Clause 4 of the Code of Conduct for General Health Services (Victoria) provides as follows:
“4. General health service providers to report concerns about the conduct of other health service providers.
A general health service provider who, in the course of providing treatment or care, forms the reasonable belief that another health service provider has placed or is placing clients at serious risk of harm must refer the matter to the [Health Complaints] Commissioner.”
We expect other States to implement similar rules in the near future based on the National Code.
(e) What do these mandatory reporting obligations mean?
In its Final Report of April 2015 on the National Code, the Victorian Health Department, on behalf of the Australian Health Ministers Advisory Council, made the following comment:
The purpose of this clause is to impose a mandatory obligation on all Code-regulated health care workers to report to the responsible health complaints entity when they become aware that another health care worker is placing clients at serious risk of harm in the health care context. This clause expands upon subclause (4) of Clause 7 of the NSW Code (subclause 6(4) of the South Australian Code), ‘Appropriate conduct in relation to treatment advice’.
Concerns have been raised about whether this clause may generate complaints that are motivated less by the desire to protect the public and more by personal interest (for example, by competing business interests). However, all health complaints entities have powers to dismiss complaints that are frivolous or lacking in substance.”
(Source: Final Report: A National Code of Conduct for Health Care Workers, 2015, page 37.)
3. What should you do if you are concerned about another health care professional’s treatment of a client?
Remember that the Codes (which have been described as a form of “negative licensing”) are designed primarily to protect consumers from unregistered health professionals who expose their clients to serious risks of harm. Arguably, the mandatory reporting requirements should be read in this context.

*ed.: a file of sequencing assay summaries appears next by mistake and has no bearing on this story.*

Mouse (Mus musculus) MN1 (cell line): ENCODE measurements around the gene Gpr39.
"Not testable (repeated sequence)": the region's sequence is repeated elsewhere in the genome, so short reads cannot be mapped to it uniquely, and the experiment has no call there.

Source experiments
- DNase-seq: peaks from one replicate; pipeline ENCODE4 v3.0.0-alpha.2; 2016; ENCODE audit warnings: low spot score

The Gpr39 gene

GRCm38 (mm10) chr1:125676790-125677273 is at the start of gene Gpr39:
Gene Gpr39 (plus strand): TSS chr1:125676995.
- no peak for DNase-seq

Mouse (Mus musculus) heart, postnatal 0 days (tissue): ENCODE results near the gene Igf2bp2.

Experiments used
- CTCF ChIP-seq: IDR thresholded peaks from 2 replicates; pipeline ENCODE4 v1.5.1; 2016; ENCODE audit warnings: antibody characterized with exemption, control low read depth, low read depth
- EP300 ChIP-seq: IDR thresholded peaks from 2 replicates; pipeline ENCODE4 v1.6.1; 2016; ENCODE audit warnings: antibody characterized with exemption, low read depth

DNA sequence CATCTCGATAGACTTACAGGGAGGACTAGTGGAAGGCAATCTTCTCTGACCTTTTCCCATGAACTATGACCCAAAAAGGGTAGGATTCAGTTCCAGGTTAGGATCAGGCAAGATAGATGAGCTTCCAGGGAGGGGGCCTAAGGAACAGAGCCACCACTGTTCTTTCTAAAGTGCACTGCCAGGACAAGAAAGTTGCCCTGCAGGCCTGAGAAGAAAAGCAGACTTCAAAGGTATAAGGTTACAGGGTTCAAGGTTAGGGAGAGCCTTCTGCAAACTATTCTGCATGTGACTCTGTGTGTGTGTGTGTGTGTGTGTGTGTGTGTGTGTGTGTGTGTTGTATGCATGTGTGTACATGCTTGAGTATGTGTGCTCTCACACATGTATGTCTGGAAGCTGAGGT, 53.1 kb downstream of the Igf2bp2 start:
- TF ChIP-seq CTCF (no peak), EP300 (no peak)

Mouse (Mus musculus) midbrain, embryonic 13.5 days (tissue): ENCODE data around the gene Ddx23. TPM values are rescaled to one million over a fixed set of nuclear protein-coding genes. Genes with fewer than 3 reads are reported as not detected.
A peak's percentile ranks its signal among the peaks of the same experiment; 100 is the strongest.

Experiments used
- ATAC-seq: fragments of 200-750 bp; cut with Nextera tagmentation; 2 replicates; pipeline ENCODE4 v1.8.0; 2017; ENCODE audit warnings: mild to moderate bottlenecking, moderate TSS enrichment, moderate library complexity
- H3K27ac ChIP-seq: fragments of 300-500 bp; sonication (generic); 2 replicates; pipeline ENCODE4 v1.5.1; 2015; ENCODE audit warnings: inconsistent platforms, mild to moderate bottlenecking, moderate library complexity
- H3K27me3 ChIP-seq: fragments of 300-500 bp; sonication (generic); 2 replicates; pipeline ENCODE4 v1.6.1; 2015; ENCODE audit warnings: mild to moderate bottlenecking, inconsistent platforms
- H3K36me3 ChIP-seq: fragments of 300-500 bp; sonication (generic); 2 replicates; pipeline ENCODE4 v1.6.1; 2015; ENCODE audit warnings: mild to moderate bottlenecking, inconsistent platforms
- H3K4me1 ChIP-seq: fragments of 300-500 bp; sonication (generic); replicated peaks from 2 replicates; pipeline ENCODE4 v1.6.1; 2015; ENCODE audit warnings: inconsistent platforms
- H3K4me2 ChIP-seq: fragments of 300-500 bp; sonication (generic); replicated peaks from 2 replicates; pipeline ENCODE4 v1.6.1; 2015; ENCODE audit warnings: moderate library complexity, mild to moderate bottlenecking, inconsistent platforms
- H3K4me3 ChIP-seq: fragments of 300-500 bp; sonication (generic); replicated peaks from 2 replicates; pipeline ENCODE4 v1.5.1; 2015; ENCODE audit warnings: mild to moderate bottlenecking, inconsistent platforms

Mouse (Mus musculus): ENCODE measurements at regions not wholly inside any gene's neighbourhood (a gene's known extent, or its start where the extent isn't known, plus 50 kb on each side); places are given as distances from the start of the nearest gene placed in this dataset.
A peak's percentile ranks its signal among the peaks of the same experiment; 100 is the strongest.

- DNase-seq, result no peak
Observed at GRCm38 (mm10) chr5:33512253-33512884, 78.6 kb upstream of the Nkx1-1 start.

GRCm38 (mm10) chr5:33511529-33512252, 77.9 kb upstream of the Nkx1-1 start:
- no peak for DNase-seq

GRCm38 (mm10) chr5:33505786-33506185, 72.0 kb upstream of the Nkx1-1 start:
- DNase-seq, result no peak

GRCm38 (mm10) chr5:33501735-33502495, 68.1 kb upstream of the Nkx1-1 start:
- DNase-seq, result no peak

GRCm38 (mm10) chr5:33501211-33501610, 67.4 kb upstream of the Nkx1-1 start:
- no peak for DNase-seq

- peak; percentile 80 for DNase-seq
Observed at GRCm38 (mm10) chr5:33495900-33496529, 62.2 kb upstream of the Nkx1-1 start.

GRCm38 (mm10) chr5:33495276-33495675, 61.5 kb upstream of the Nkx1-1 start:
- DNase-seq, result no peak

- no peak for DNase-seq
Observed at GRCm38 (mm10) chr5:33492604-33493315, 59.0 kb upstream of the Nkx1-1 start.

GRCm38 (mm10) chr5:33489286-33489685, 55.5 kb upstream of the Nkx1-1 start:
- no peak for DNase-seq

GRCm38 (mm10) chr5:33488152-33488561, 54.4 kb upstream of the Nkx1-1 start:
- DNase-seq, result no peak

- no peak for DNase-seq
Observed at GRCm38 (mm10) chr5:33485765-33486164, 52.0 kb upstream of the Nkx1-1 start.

In Queensland and Victoria (but not in and South Australia or New South Wales), the Codes use the term “in the course of providing treatment or care”. This means that the mandatory reporting obligation only apply to health care practitioners (including speech pathologists) who become aware of another health practitioner’s professional misconduct in the course of their work. They don’t apply if you become aware of professional misconduct in a social setting or through a personal relationship, for example. (This reflects a similar scope of mandatory reporting obligations on registered health practitioners under the National Law.)
Finally, this article has only considered the legal obligation to make a report to a health complaints authority. You may have ethical obligations to consider, too.
If you become aware of client who is receiving potentially harmful treatment from another health professional, and are unsure about whether you have an obligation to report it to a complaints authority, we recommend strongly that you first contact Speech Pathology Australia’s Ethics team to discuss your concerns and, if necessary, seek legal advice as to whether you have a legal obligation to report it.
Important disclaimer: The information in this article is for general information purposes only and is not legal advice. It is current on the date of publication. It cannot be relied on by any person for any purpose. If this article raises any issues for your practice, you should seek independent legal advice based on the facts and circumstances of your situation. The application of laws and statutes may vary depending on the circumstances. We do not assume any liability for any damage that may be caused to anyone as a result of any act or omission on the basis of the information contained in this article.